Dragon Cayenne

  • Sun: Full sun
  • Harvest Size: 1 to 2 inches long
  • Days to Harvest: 70 to 75 days
  • Plant Size: 15 to 18 inches tall, 12 to 16 inches wide
  • Scoville Units: 30,000-50,000 (hot)

Whether you grow this pepper for its good looks or its culinary qualities, you won’t be disappointed. Dragon Cayenne produces loads of upright, finger-like fruits that bring sizzle to the kitchen. Peppers ripen from green to red, with heat increasing the redder fruits become (though they’re quite hot even when young and green). Plants frequently carry both red and green fruits at the same time, creating a striking sight in the garden. You can dry fully ripe (red) peppers to make decorative strings or ristras, which provide an easy way to store Dragon Cayenne peppers for year-round use.

These compact plants thrive in long, hot growing seasons, and adapt well to containers. Locate containers away from areas where small children play; these tiny, colorful peppers beg to be picked, and an unwary child could suffer burns.

Plant in spring to early summer, starting about two weeks after the last spring frost. If you like to plant a little early, be prepared to protect plants from possible frost and keep them a little warmer with a row cover.

Plant Spacing: 12 to 18 inches apart in rows 24 inches apart. One plant per 15-inch container. Plants per person: 1 for fresh use; 2 to 4 for making hot sauce or hot pepper jelly.

Secrets to Success »

Water regularly. Peppers need steady watering to develop lots of fruit. To keep soil moist, mix compost into planting holes, and mulch around plants after soil warms. Fertilize when planting and during the growing season with Bonnie Herb & Vegetable Plant Food. As these plants are small with compact branches, they probably won't need staking.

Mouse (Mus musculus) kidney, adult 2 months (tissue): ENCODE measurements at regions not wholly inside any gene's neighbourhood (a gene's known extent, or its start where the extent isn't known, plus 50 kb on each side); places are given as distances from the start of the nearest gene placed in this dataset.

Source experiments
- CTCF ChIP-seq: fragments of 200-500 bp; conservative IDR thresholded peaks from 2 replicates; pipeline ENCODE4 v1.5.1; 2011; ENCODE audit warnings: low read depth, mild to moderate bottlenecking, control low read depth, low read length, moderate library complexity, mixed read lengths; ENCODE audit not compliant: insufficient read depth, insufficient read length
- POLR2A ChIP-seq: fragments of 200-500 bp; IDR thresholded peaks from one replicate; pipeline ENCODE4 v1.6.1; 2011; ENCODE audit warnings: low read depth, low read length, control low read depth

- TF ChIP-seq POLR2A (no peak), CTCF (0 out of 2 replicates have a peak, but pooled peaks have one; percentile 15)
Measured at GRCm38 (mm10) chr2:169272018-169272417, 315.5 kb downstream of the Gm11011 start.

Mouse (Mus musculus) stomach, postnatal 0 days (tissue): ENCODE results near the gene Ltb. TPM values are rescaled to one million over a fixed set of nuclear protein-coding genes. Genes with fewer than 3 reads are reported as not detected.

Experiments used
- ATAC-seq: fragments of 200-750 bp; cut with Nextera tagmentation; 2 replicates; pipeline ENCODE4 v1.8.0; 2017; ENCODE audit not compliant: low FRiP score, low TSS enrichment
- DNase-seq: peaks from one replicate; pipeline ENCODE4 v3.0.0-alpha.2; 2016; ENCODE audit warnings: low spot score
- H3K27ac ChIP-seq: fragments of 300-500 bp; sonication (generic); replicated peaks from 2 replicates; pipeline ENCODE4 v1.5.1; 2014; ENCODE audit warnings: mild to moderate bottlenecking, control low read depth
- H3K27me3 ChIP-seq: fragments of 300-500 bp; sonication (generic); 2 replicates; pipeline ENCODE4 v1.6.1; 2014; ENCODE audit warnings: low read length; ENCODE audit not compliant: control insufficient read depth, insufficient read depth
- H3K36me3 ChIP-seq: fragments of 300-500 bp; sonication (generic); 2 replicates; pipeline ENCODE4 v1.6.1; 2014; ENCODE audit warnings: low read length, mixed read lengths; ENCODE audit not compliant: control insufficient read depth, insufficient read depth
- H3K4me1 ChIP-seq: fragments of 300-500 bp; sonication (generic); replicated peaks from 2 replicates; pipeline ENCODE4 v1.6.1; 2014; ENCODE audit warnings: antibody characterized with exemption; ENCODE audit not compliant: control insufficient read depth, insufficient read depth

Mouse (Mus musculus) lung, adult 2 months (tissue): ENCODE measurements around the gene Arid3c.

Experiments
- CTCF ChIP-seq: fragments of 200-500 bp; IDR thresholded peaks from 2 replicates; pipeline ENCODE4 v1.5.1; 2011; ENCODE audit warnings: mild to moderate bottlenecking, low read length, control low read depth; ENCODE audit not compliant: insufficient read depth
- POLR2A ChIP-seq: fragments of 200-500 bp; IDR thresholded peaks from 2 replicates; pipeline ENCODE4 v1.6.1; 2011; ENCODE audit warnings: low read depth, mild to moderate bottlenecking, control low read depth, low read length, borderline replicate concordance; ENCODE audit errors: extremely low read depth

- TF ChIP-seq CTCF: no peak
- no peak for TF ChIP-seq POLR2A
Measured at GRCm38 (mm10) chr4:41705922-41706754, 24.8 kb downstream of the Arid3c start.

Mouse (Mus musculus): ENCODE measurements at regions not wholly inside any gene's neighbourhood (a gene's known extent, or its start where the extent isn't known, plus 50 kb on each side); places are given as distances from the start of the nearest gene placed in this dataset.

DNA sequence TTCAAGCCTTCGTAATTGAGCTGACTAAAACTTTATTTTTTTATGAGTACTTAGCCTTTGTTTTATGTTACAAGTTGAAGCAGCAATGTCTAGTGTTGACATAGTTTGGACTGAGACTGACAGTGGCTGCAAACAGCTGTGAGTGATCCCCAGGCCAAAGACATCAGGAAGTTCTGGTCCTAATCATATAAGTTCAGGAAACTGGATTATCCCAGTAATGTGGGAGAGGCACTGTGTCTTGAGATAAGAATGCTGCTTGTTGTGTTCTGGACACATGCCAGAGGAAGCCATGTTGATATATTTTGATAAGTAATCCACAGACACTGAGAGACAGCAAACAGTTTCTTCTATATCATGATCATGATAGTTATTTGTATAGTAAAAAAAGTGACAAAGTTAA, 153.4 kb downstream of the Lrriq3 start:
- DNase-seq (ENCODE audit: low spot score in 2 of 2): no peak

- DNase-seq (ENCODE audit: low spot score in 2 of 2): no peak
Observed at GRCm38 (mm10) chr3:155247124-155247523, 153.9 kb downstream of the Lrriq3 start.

Harvest and Use »

Snip stems of individual peppers from the plant, leaving a small portion of stem attached. Rinse and dry peppers; store in the refrigerator. The more peppers you pick, the more you’ll get. Pick at any stage, but remember that ripest, reddest peppers have the most heat. For drying, pick fully mature (red) peppers. Handle hot peppers with care; it’s best to wear disposable rubber or plastic gloves when harvesting or handling fruit. To avoid burning sensations, don’t touch your eyes, mouth, or nose, and wash your hands after handling (even if you’ve been wearing gloves).

If pepper juice gets in your eyes or nose, flush immediately with cold water. When the fire is in your mouth, drink milk or eat ice cream or yogurt to help counteract the burn. Do not re-use wash cloths or towels that may have capsaicin on them; launder them to avoid spreading the chemical. After working with Dragon Cayenne peppers, wash cutting surfaces, prep tools, and knives carefully before using them to prepare other foods.

Capsaicin, the compound that produces the heat in a hot pepper, is primarily concentrated in the veins, ribs, and seeds, but sensitivity to it varies. Use Dragon Cayenne peppers sparingly until you know you handle the heat. Chop peppers to season Asian cuisine. You can also preserve the hot flavor in pepper jelly or hot sauce. Dry peppers to grind into flakes or powder you can use to craft a curry blend.

Try These Garden Companions »

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  • Cilantro, Chili Red Peppers, sweet peppers, and onions—basic ingredients in a host of Thai dishes
  • Habanero Peppers, Tabasco Peppers, onions, and tomatoes to blend a flavorful hot pepper sauce.
  • Cilantro, Chives, tomatoes, and onions for creating a spicy garden-fresh salsa.

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